Have you ever wondered what the winning formula to success is? Here it is: Mindset plus preparation plus resilience equals success. I developed this formula based on my experience in sales over the last 20 years and seeing what worked and didn’t work for me.
Imagine you’re trying to bake a cake and leave out a key ingredient. The cake might fail to rise, and you wouldn’t know why. Each of the steps in this formula is a key ingredient you can use to be successful — whether you’re a salesperson, a business owner who has to sell in order to grow your business or a leader who has to inspire your team to be resilient.
As a keynote sales speaker, I have to sell myself to clients who are considering me versus other speakers. What I say to myself before the call is crucial. If I have the wrong mindset, then the self-talk sounds like, “I’m not good enough” or “Why would they pick me?” If I had this mindset, I’d never get hired. Instead, I get myself in the right mindset by remembering other talks I’ve given and the great outcomes that resulted and telling myself, “I am confident I can deliver a great keynote” and “I am the right person for this opportunity.”
The key to getting into the right mindset is to stack your moments of certainty. Write down three or four times you got a “yes.” It could be when you got hired, when you got a second date or when you won an award. Stack these up in your mind and remember how great you felt, and then put that in your head versus fearful thoughts. Try to see the outcome you want to happen before you even start.
The famous tennis player Arthur Ashe once said, “One important key to success is self-confidence. An important key to self-confidence is preparation.”
The preparation that Emma Boettcher did to beat the Jeopardy! champion James Holzhauer was impressive. She wrote a paper in graduate school about whether certain clues could predict how hard the question was. After she’d been called to appear on the show, she prepared by watching it every day and pretending the pen in her hand was her clicker to buzz in. Then she decided that wasn’t realistic enough and used a toilet paper holder as her pretend buzzer. She had to beat the odds of winning against Holzhauer, and she did it by preparation.
The preparation I do before a call to get hired as a keynote speaker is a key to my success. Recently, I was being considered to be a speaker for a real estate company, so before the interview call, I called their customer service line, as well as a competitor’s, to see how I was treated. That preparation impressed the client, and they were very curious to see what I found out.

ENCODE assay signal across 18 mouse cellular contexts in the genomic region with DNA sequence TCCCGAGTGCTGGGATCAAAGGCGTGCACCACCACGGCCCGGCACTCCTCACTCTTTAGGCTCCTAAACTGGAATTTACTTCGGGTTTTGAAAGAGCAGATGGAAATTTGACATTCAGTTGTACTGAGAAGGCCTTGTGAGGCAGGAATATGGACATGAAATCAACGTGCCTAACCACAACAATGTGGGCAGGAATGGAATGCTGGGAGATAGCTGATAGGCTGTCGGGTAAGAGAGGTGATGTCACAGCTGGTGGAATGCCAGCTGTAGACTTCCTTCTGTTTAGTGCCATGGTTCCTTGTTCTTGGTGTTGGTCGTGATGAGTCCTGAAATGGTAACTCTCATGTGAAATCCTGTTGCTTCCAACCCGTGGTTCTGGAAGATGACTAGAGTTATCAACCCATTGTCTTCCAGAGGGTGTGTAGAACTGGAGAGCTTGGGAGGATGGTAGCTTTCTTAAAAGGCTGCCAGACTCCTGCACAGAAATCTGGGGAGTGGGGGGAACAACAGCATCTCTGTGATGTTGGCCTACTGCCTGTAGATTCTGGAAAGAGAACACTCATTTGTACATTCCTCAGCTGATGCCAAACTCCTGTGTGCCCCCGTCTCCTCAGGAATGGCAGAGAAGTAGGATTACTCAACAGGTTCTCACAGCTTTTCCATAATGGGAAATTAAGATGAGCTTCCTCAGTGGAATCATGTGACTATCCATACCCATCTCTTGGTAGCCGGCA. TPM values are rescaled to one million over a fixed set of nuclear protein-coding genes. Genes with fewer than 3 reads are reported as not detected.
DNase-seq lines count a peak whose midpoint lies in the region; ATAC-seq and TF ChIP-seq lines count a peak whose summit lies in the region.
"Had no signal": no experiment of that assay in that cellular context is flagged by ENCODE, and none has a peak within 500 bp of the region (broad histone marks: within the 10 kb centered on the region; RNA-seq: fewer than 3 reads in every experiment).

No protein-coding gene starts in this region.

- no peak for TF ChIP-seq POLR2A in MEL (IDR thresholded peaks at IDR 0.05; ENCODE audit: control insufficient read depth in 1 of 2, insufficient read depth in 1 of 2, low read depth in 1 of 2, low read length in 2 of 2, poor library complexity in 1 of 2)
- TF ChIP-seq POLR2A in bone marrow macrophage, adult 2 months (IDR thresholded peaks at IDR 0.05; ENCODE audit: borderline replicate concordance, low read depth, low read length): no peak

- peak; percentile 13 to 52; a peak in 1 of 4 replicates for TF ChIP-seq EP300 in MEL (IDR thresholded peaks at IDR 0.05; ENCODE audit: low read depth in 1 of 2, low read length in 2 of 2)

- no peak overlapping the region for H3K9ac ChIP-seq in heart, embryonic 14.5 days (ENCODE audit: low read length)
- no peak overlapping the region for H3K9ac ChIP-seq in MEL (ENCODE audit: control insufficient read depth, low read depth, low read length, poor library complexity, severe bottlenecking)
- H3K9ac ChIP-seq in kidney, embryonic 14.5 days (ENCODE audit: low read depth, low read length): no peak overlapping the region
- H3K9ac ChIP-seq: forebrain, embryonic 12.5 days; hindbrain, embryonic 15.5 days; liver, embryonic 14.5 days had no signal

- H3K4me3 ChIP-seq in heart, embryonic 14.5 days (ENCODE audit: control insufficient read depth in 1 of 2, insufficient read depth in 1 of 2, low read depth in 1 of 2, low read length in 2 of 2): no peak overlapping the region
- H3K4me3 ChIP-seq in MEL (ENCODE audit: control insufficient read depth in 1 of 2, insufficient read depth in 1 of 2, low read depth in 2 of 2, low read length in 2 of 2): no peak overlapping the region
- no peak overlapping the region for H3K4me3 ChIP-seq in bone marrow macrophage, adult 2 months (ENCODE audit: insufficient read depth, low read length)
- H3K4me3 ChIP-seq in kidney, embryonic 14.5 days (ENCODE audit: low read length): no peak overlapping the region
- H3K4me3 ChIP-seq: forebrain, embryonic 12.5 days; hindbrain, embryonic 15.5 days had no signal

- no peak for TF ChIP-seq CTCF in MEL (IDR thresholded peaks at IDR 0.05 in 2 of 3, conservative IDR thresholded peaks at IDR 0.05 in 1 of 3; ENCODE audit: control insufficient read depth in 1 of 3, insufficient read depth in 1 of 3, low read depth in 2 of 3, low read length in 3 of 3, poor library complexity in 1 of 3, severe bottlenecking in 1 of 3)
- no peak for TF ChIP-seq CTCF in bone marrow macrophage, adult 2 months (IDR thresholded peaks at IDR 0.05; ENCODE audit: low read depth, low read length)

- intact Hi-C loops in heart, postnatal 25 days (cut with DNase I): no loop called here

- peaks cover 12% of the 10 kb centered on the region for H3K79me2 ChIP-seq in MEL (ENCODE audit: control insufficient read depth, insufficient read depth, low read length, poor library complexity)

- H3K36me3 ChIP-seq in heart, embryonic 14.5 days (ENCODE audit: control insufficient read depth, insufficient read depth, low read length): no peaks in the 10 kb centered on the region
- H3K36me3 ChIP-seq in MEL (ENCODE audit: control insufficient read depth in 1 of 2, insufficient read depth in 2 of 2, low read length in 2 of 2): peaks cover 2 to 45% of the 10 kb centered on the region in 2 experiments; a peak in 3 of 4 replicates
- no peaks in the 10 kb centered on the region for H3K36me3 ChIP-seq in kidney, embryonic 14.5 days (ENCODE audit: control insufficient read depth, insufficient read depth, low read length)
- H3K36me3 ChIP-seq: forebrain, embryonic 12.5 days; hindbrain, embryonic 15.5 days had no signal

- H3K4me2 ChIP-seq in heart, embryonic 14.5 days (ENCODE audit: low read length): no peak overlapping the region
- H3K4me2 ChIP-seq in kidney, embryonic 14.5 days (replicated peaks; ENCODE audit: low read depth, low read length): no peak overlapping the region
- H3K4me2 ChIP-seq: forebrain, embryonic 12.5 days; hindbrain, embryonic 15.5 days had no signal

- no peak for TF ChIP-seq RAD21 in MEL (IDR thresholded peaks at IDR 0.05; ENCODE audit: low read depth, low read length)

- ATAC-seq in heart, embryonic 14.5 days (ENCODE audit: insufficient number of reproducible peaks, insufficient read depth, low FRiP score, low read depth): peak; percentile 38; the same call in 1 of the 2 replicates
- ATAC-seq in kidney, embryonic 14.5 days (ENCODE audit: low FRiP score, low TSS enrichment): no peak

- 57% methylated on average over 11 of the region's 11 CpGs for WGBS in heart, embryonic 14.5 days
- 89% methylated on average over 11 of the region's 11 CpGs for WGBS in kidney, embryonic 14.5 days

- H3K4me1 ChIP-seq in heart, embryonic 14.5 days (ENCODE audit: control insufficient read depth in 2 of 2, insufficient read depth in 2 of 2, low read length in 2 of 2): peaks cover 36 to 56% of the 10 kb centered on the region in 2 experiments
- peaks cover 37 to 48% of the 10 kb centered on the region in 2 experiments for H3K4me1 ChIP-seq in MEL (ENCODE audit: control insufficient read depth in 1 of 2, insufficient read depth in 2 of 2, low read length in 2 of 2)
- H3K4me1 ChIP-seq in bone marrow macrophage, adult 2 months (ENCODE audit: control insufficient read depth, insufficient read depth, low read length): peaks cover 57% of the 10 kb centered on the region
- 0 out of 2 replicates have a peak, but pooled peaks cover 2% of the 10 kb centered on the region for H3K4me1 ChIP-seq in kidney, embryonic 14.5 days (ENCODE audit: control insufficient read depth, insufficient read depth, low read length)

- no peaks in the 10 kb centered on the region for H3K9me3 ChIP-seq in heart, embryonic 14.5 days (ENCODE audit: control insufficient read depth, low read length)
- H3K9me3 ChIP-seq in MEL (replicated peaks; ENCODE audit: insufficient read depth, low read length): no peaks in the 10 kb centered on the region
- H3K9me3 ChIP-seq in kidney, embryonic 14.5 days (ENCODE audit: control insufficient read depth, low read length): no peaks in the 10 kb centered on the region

To prepare yourself for success at, say, a sales pitch, an interview or presentation, write down three questions you think you’ll be asked, and be prepared to answer them before they ask you. Another way to help you prepare is to take an improv class to get your confidence up and learn to think on your feet. Improv is all about saying, “Yes, and … ” When you practice taking what’s thrown at you and responding in a way that keeps the conversation going, you’ll be able to trust yourself to come up with a good answer on the spot.
How fast do you get up when you fall down or get rejected? Boettcher used resilience in addition to preparation, as it took her four tries before she was accepted to be on Jeopardy!
One thing I’ve observed when speaking to real estate agents is that the number one difference between the top 1% of them and those who struggle to make a living is how fast they bounce back after getting a no. The top 1% let it go immediately. The others say they let it go, but many of them mope around in a bad mood for two weeks or more.
These examples show the power of bouncing back fast as the key to resilience. In business and in life, it’s not a question of whether you’ll get knocked down, but when you’ll get knocked down and how fast you’ll get back up.
My key to resilience is to never take rejection personally. When I was selling ads for a global media company, I didn’t always get the sale. Instead of beating myself up, I would just tell myself, “A ‘no’ now, doesn’t mean ‘no’ forever.”
To become more resilient, see how fast you can let rejection go. Stop talking about it with friends and co-workers. Stop complaining about how tough it is out there. Stop talking about the economy or other things beyond your control as the reason for your failure. Learn a new sport or anything where you’re not going to be great at it. I’m not a good bowler, but it’s fun for me to do with friends. When I let go of the last score or the last gutter ball and start fresh every time I get up to bowl again, I am retraining my brain to let go of past failures.
Think of yourself as the pilot of your life. Ask yourself the following questions — much like a checklist a pilot uses before they take off to fly — when you feel like giving up or need to beat the odds to be successful:
• Do I have the right mindset to keep going?
• Am I prepared enough?
• Am I resilient? Can I bounce back fast after getting knocked down?
If you can answer “yes” to all three, then you can beat the odds and make your dreams become your reality.